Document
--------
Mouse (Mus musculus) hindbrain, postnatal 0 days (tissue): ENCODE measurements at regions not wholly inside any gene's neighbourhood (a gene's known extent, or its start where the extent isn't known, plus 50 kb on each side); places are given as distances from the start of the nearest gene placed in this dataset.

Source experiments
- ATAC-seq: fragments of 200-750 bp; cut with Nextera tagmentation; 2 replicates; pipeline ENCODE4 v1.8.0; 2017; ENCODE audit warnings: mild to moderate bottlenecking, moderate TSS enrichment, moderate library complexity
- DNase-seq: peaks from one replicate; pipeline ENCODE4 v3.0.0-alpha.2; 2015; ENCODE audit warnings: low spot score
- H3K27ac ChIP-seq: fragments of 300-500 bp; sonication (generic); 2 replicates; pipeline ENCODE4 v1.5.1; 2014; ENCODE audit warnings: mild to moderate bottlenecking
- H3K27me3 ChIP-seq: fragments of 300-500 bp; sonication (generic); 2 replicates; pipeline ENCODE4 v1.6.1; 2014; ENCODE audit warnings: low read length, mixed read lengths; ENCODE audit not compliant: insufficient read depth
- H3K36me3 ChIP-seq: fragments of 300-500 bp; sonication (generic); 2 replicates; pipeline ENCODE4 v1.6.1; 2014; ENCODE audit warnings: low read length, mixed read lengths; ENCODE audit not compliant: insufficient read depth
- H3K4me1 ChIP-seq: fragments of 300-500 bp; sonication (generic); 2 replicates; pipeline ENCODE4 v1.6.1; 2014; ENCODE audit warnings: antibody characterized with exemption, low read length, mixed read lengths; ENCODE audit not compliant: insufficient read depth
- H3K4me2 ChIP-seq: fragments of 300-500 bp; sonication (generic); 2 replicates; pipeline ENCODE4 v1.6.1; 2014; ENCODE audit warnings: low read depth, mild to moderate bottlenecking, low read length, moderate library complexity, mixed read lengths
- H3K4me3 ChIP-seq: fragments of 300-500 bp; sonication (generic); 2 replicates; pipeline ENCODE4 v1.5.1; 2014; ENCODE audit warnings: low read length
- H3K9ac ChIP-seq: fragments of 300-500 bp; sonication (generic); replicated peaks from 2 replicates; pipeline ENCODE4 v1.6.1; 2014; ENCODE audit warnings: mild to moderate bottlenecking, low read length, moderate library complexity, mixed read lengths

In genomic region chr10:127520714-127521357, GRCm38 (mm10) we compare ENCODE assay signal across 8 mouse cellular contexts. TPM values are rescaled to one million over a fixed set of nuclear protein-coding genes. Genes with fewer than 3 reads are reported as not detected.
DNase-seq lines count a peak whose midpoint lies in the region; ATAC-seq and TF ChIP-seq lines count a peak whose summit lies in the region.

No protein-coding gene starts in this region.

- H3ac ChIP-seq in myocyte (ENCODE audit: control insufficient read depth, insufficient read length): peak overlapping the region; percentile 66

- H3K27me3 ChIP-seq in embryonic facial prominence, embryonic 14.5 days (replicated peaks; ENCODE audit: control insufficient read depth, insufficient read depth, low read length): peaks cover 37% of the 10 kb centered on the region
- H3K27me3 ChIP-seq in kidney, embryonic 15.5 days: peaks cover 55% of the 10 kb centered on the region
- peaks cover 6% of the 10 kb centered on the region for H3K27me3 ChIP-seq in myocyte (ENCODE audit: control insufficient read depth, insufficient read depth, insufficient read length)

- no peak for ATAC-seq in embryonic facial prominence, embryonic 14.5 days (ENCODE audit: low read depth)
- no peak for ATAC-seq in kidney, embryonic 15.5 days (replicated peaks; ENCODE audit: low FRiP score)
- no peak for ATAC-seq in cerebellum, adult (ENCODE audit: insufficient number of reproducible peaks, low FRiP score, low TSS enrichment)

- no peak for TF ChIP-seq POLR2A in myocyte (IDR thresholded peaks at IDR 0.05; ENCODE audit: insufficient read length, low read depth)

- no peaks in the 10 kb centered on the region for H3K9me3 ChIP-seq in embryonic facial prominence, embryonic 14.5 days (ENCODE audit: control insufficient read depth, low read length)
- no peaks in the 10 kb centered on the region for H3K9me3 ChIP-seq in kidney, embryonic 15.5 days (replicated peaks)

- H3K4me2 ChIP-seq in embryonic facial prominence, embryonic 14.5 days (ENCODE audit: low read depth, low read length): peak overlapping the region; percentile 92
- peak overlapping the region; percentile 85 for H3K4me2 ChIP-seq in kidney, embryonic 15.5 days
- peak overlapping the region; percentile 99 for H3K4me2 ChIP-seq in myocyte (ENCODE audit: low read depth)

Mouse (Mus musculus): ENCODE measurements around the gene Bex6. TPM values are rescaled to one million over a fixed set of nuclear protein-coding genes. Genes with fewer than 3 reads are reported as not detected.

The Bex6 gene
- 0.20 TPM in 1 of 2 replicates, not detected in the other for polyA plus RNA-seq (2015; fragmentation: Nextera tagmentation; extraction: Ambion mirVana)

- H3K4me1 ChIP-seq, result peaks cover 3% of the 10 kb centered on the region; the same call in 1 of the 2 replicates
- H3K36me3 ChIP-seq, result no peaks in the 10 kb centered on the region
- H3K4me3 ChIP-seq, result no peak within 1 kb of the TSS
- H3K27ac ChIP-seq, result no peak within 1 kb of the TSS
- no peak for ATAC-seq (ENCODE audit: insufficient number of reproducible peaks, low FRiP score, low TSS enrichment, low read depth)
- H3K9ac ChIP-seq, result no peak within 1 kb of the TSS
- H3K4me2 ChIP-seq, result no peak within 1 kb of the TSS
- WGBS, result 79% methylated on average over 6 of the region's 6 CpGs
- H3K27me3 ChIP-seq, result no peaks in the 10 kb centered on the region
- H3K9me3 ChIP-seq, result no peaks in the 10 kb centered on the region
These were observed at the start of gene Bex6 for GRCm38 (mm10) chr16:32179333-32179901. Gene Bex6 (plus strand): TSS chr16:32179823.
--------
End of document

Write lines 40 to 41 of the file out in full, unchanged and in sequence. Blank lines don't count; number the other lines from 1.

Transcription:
- H3K9me3 ChIP-seq, result no peaks in the 10 kb centered on the region
These were observed at the start of gene Bex6 for GRCm38 (mm10) chr16:32179333-32179901. Gene Bex6 (plus strand): TSS chr16:32179823.